Ginger Snap Cookies

In anticipation of a long weekend away, I set to make my first vegan sundaes  — a modified version of the grilled plum sundaes from Vegetarian Times!  I didn’t quite get there. A lack of planning for the vacation, among other plan hiccups that sent my head into outer space meant that I only got halfway there. So I present to you — vegan ginger snaps. The first ingredient for these sundaes that are literally waiting to be made.

Because I veganized this, I had to make gingersnaps from scratch first, but, let me tell you — actually making these — EASY. (Though getting from step 1 to 2, from the freshly baked cookies to the compiled sundae, can be hard, it seems).

Ingredients:

Ginger Cookies

*makes 20 cookies

  • 2 cups whole wheat flour
  • 1/2 cup sugar
  • 1 1/2 Tbsp ginger powder
  • 1 tbsp crystallized ginger
  • 1/4+ cup water
  • 1/4 – 1/3 cup molasses
  • 1/3 cup melted Earth Balance (my favorite vegan butter)
  • 3/4 tsp salt
  • 1/2 tsp cinnamon
  • 1 tsp vanilla extract
  • 1/2 tsp baking soda
  • 2 tsp baking powder

Method:

Ginger snaps are pretty easy to make and if you already have a veganized kitchen, most of the ingredients are probably already in your kitchen. The only ingredients you might not keep stocked are molasses and ginger, but because molasses has a long shelf life (and is a good alternative sweetener) and ginger can go in just about any stir-fry, having them on hand makes pulling together quick, spur of the moment recipes off without agonizing at all. (I also love randomly making cookies, so there’s that).

Preheat the oven to 375 degrees. And soften the Earth Balance  in the microwave. Set aside.

In a large mixing bowl, combine the dry ingredients: flour, sugar, ginger powder and crystalized ginger, cinnamon, salt, baking soda and baking powder. Mix well.

In a separate bowl, combine the melted Earth Balance, molasses, vanilla extract, and water.

Combine the wet and dry ingredients and stir by hand well until all the ingredients are blended into a moist ball of dough. The dough will seem dry at first, but keep stirring and folding and it will come together. If needed add in extra water one spoonful at a time until the dough consistency is reached.

Roll the dough into moist balls. Dip in a coating of sugar (this give the cookies their gourmet cracked top look). (Note:  rolling the dough into balls produces thicker, more chewy ginger snaps, but I am sure it would work out if you rolled them thin to get more snap from your ginger snap!).

Bake at 375 for 8-10 minutes. Cookies won’t be completely firm, but they will harden as they cool (allow at least 15 minutes on a rack).

I got to the cookies. Compiled the recipes, veganized them, decided how to twist it up, make them in a hurry. And I succeeded. Packed them up to make the sundae elsewhere, ingredients meeting halfway. But then I forgot them. Twice. By the third attempt, time had run out. HOWEVER — the good thing about ginger snaps, well, ONE good thing — one among many — is that the longer you let them sit to wait to make the sundae — the more snap in the ginger snap. Crunch in sundaes, I predict, will make it all the more appealing. Variety of texture and flavor. Combinations go best when each ingredient holds its own. So — sundaes soon to follow!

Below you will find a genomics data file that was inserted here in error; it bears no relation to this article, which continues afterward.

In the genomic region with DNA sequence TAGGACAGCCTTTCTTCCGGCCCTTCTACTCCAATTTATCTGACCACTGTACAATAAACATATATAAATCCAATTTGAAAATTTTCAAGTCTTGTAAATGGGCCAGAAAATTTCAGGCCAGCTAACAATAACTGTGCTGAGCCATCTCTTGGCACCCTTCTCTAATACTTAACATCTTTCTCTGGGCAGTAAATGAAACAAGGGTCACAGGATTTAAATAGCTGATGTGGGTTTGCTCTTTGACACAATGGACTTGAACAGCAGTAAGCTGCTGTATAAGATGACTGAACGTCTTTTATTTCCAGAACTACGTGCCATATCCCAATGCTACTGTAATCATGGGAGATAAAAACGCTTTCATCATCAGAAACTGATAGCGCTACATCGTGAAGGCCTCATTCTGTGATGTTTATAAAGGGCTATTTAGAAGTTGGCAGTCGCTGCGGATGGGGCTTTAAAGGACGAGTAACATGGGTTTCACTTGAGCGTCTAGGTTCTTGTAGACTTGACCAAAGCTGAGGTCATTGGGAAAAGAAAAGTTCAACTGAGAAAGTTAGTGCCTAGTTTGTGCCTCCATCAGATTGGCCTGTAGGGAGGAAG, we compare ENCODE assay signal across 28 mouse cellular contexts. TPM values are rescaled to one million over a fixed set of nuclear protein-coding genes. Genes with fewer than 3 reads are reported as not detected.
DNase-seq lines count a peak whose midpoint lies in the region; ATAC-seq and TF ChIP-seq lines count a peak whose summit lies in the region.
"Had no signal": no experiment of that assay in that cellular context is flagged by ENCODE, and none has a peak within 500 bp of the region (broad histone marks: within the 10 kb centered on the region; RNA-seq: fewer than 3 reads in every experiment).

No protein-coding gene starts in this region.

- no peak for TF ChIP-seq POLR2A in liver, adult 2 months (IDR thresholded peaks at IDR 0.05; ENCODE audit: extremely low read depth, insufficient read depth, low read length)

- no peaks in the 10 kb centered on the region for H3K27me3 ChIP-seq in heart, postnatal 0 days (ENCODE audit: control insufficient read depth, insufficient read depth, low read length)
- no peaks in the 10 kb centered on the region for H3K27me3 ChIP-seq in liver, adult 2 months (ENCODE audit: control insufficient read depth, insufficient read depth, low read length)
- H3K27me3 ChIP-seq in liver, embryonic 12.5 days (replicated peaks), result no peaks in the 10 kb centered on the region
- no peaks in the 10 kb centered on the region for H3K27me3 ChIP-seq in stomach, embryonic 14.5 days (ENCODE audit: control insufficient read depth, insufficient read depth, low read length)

* * * * *

As for the Jewish history — ginger is not just a Christmas cookie. I think that usually when people think of ‘ginger snaps,’ they think of Christmas, but dig a little deeper and you embrace ginger for its true good — which is to say that ginger is awesome in basically everything. It’s almost an unconscious decision for me because I get so many headaches. My body just craves it. With that said, it’s not unknown around the world that ginger holds some amazing health benefits (which you can read about in more detail here).

After the destruction of the Temple in 586 BCE, ginger was brought to Persia by traders and our ancestors in exile were there to learn of, and embrace, ginger’s medicinal power and great taste!

“Yemeni Jews ingested a mixture of ginger and cinnamon to improve sight and combined it with honey to relieve hoarseness, coughing and congestion. The Jews of Kochi, India drank a concoction of fresh ginger juice, cognac and salt to treat diarrhea. A cloth soaked in the juice was used to ease headache, muscle and joint pain. Applied to the temples as a paste, it tended a headache. In Iran, Jews pressed the ground root inside an aching tooth.” And, I, well I choose to consume it in cookie form because spice, even in the middle of summer, calms my achy head and tastes awesome. I also have some sight to improve after staring at a computer screen under florescent lights for 8 hours a day since I graduated two years ago. So… I’ll just say it again — ginger is great. Forth time’s a charm. Sundaes coming up! (And a bit about my vacation and a recipe to match, too!)

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